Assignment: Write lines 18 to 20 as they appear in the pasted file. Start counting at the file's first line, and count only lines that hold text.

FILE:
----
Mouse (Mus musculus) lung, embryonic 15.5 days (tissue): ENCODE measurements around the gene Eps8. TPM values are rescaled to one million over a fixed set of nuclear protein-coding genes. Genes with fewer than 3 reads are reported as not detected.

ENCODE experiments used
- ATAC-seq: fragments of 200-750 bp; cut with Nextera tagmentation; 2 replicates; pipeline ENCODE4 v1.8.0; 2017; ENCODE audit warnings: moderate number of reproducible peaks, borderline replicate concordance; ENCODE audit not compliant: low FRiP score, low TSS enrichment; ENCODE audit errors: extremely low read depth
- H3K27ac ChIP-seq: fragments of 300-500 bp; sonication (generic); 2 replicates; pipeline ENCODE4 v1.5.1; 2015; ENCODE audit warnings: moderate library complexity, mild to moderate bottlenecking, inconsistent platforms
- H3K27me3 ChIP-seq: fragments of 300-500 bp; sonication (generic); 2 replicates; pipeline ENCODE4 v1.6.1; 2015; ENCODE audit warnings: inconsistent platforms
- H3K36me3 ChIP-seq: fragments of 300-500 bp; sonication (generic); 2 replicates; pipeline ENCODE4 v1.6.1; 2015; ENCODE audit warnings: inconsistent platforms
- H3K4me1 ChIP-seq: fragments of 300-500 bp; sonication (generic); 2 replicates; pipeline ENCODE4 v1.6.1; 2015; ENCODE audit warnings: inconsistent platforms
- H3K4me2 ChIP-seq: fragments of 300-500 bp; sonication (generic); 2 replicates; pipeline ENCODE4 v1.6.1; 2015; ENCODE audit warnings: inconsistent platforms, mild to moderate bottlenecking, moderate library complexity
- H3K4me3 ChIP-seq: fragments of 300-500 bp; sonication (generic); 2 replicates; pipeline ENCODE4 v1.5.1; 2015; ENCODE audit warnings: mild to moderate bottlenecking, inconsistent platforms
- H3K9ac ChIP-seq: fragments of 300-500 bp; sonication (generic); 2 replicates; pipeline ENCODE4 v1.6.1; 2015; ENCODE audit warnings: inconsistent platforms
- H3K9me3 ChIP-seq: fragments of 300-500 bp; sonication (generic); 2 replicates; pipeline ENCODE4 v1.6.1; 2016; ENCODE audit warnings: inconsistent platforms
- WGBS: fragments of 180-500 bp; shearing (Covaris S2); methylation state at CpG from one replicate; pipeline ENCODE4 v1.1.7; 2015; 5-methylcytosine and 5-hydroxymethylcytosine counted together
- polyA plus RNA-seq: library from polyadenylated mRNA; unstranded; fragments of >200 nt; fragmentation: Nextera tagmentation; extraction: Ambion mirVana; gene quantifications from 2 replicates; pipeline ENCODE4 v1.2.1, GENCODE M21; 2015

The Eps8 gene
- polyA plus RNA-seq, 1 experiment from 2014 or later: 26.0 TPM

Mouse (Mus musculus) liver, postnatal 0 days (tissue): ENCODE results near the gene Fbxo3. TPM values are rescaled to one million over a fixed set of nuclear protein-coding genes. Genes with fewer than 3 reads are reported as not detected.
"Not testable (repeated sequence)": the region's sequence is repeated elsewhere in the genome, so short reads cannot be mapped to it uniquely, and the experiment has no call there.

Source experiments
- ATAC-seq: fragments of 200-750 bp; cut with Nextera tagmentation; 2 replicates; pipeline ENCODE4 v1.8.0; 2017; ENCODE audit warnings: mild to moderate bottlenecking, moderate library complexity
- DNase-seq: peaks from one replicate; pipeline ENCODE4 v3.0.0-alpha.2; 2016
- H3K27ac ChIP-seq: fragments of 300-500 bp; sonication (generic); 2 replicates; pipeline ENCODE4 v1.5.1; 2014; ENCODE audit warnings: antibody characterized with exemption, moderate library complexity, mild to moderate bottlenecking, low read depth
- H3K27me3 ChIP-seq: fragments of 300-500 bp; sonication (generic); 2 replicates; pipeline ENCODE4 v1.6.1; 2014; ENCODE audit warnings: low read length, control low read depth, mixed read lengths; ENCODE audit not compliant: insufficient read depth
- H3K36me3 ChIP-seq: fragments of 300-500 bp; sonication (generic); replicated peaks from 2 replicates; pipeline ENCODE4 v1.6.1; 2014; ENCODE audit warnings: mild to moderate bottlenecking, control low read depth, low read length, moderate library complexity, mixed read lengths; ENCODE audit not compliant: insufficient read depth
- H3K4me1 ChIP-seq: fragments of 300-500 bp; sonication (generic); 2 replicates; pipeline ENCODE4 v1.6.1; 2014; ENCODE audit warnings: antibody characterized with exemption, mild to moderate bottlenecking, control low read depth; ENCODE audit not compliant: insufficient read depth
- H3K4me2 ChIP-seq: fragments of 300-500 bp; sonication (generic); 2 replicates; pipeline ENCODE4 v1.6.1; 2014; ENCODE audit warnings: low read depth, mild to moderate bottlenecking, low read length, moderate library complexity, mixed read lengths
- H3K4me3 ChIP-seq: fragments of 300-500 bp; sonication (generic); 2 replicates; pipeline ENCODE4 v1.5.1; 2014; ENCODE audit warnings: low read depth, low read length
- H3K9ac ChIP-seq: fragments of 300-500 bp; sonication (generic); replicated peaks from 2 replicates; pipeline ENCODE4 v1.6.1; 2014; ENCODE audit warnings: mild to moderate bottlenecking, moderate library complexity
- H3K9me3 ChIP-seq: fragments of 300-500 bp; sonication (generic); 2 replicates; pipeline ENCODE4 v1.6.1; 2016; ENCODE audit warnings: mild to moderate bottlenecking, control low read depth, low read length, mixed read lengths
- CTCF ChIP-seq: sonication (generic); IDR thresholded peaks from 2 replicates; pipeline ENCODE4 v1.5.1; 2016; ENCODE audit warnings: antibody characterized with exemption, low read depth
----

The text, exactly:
Source experiments
- ATAC-seq: fragments of 200-750 bp; cut with Nextera tagmentation; 2 replicates; pipeline ENCODE4 v1.8.0; 2017; ENCODE audit warnings: mild to moderate bottlenecking, moderate library complexity
- DNase-seq: peaks from one replicate; pipeline ENCODE4 v3.0.0-alpha.2; 2016